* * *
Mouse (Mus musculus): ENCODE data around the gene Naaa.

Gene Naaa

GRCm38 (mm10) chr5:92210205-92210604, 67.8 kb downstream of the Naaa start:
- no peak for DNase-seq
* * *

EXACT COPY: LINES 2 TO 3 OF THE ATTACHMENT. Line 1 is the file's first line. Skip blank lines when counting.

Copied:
Gene Naaa

GRCm38 (mm10) chr5:92210205-92210604, 67.8 kb downstream of the Naaa start: